In the past decade “going global” often described the ambition of Chinese bricks-and-mortar enterprises to expand overseas. Today, Chinese fintech companies say “going global” has also become their top priority.


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Chinese fintech companies have made headway in expanding their business to Southeast Asian markets, as they increasingly find their know-how in big data and artificial intelligence being sought after by Asian financial institutions in risk management and compliance.

Online consumer finance platform Weshare, which offers consumer loans through its mobile app, says it is applying for a P2P licence from Indonesia’s central bank.

Zhang Jinghua, founder and chief executive of Weshare, said non-bank financial institutions and e-commerce groups in China have already developed a wealth of data on borrowers, whereas in Indonesia such data remains patchy.

Weshare is 48 per cent-owned by Credit China FinTech Holdings, a Hong Kong-listed company.

“This is where Chinese fintech companies can export their capabilities in Southeast Asian markets, such as using artificial intelligence in areas such as anti-fraud and credit investigation,” Zhang said at a panel discussion at the Caixin Summit held in Hong Kong on Friday.

Weshare has more than 200 staff in its overseas operations in Vietnam and the Philippines, and will soon hire more staff in Russia and Tajikistan, Zhang said.

Zhang said Southeast Asia offered plenty of business opportunities for Chinese fintech companies to export their digital finance technologies, thanks to lags in these markets in adopting artificial intelligence and other fintech applications.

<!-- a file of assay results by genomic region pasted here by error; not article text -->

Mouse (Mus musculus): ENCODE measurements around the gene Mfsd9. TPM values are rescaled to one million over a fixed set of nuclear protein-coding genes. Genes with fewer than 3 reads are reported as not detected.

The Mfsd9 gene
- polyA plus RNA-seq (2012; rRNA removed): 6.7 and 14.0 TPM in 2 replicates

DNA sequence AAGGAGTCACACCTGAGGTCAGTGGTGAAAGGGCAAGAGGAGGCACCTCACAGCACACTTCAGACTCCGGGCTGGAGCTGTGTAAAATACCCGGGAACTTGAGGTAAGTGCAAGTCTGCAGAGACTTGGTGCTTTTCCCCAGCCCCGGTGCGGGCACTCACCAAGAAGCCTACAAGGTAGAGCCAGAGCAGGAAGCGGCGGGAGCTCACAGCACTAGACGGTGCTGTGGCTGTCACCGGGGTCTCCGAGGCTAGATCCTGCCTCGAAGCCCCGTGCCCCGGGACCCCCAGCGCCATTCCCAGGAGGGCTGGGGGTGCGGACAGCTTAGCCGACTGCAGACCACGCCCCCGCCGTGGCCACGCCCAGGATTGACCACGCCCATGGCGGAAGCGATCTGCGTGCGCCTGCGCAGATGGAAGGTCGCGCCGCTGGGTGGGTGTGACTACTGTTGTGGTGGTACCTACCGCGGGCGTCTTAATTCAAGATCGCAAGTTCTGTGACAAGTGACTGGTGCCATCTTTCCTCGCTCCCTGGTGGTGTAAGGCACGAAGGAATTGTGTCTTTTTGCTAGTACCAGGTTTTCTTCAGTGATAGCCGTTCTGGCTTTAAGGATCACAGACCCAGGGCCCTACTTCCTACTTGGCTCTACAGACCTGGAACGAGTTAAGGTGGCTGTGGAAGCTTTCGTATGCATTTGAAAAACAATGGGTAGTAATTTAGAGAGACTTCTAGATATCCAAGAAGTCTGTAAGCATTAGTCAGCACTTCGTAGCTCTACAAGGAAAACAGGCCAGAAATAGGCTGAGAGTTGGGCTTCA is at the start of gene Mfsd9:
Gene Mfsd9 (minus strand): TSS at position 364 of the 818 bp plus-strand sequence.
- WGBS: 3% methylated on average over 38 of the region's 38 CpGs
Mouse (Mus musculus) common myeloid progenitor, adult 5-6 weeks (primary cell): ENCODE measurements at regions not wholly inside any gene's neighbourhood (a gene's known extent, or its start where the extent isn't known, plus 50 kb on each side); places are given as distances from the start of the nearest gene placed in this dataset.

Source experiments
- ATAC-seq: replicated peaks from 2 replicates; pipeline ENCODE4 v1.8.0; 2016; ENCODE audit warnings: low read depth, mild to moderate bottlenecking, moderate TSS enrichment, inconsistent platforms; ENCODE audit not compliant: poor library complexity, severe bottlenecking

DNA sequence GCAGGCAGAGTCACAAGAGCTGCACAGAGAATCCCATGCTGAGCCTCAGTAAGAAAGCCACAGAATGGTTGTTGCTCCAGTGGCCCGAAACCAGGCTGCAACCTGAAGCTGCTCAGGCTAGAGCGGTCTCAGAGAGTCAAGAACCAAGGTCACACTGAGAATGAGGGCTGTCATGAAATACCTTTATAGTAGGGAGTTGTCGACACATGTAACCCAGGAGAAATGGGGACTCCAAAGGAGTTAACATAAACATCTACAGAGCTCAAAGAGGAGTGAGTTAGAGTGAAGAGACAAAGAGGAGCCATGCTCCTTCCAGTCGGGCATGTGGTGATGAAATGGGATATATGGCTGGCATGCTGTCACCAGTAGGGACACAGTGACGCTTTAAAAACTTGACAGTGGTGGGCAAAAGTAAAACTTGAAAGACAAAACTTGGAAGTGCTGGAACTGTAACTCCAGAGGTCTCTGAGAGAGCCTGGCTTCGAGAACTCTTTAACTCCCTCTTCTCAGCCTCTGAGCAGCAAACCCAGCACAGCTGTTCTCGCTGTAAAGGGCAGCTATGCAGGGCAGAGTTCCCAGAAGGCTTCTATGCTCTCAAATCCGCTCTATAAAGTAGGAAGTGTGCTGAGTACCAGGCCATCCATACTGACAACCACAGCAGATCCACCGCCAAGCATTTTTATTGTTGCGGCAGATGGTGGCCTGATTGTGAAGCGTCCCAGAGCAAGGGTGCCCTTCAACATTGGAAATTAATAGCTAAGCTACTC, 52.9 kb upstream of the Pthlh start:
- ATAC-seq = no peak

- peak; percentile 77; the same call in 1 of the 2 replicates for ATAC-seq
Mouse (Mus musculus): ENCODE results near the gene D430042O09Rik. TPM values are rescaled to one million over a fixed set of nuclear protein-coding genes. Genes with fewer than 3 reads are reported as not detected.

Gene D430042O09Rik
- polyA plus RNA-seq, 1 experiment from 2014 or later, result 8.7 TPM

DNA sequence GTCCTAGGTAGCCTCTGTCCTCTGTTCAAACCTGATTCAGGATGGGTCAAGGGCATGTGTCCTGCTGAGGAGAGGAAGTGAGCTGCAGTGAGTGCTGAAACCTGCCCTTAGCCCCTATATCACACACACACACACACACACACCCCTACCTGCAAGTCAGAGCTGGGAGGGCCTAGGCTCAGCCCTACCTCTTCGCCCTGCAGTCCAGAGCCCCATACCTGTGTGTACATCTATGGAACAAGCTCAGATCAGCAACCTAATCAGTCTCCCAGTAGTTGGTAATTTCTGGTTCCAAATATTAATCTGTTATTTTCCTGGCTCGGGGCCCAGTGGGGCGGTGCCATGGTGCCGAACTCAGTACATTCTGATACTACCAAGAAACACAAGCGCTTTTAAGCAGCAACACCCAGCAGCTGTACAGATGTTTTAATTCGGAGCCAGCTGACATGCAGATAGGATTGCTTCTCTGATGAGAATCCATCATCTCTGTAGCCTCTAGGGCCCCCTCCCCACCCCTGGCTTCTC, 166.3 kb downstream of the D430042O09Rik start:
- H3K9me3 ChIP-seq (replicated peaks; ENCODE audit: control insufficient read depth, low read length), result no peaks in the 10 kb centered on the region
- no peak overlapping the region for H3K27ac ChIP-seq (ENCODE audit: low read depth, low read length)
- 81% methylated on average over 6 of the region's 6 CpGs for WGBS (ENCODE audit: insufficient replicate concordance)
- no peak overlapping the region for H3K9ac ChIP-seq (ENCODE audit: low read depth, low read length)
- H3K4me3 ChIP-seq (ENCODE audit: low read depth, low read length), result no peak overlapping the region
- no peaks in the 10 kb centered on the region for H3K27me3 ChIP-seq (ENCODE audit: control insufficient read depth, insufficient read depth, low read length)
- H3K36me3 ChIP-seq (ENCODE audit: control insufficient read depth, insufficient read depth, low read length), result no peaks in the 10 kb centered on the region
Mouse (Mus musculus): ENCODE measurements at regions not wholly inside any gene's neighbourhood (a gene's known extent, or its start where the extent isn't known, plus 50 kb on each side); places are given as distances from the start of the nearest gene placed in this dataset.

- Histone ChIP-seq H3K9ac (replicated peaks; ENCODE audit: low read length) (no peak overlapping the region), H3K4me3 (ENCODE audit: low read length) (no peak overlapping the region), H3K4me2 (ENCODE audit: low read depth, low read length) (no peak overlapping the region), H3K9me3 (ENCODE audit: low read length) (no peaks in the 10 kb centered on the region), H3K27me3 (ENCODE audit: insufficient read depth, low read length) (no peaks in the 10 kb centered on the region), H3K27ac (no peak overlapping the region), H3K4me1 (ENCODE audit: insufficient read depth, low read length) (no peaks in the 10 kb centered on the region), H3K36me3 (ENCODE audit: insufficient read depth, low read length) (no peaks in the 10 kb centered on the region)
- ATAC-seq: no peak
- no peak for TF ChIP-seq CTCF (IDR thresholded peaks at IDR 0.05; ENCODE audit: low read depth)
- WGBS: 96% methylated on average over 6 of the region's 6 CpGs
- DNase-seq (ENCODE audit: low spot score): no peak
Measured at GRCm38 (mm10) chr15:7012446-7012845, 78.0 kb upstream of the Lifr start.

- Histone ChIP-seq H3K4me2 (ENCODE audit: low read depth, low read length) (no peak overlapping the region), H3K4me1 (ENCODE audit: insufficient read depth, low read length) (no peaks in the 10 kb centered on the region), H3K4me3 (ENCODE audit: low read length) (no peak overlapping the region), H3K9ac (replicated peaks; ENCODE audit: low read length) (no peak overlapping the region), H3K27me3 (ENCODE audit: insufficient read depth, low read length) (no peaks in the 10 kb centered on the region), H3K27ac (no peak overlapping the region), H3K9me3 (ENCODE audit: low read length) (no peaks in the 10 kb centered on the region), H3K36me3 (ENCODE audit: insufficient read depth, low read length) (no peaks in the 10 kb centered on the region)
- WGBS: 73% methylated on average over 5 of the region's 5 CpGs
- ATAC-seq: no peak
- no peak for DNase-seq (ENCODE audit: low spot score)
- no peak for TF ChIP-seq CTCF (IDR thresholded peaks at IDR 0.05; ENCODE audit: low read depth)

<img title="The Semanggi Interchange stands in front of buildings in the business district of Jakarta, Indonesia. Photo: Bloomberg" data-resolution="2" data-original="" src="" data-ignore="true">

Today, Weshare is helping Indonesian banks to improve their debt collection systems through the use of technology. For example, an audio transcription technology which converts spoken language into text can be used to make sure debt collectors do not stray from company standards when chasing up delinquent borrowers.

Yu Shengfa, vice-president of Ant Financial, says it is also forging plans to expanding into Southeast Asian markets, US and Europe.

“In developing countries, some of which are countries covered by the Belt and Road Initiative of China, there are 2 billion unbanked individuals … and 79 per cent of them have credit needs that are not fulfilled by the financial system in their countries,” he said.

In terms of mobile payments, internet finance and P2P lending, China continues to be a world leader in developing and setting standards, he said.

Ant Financial, the internet finance group affiliated with Alibaba Group, established a joint venture with Indonesia’s Elang Mahkota Teknologi last year to roll out a mobile payment service.

Ant Financial acquired Singapore-based helloPay Group last year, the payment subsidiary of Lazada Group, in which Alibaba acquired a majority share in 2016 for US$1 billion.